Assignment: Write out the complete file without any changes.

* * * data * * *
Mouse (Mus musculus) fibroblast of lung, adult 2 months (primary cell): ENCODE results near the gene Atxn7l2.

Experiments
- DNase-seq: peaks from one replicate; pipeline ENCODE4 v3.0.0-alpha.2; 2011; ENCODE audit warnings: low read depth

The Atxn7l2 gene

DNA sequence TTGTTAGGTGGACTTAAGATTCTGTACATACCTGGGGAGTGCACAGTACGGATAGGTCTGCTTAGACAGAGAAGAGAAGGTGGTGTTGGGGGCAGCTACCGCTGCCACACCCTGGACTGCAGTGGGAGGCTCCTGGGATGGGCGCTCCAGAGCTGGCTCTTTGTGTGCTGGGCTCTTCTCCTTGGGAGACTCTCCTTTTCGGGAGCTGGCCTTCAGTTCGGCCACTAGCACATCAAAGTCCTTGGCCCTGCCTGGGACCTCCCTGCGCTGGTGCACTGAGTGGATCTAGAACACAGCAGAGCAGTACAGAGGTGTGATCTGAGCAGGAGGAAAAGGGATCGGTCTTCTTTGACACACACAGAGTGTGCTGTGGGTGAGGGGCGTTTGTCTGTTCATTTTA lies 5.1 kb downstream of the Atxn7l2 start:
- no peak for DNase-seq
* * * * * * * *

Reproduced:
Mouse (Mus musculus) fibroblast of lung, adult 2 months (primary cell): ENCODE results near the gene Atxn7l2.

Experiments
- DNase-seq: peaks from one replicate; pipeline ENCODE4 v3.0.0-alpha.2; 2011; ENCODE audit warnings: low read depth

The Atxn7l2 gene

DNA sequence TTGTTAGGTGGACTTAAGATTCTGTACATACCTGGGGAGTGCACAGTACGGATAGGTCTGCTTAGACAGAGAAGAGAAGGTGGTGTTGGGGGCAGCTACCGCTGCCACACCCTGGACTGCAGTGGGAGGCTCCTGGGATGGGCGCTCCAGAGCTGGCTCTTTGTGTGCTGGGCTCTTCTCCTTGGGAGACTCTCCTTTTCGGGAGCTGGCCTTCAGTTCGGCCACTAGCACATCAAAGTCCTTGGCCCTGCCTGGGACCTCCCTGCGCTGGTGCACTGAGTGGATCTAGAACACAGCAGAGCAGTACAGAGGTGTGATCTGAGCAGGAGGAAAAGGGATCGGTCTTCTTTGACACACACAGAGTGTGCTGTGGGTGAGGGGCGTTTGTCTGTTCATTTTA lies 5.1 kb downstream of the Atxn7l2 start:
- no peak for DNase-seq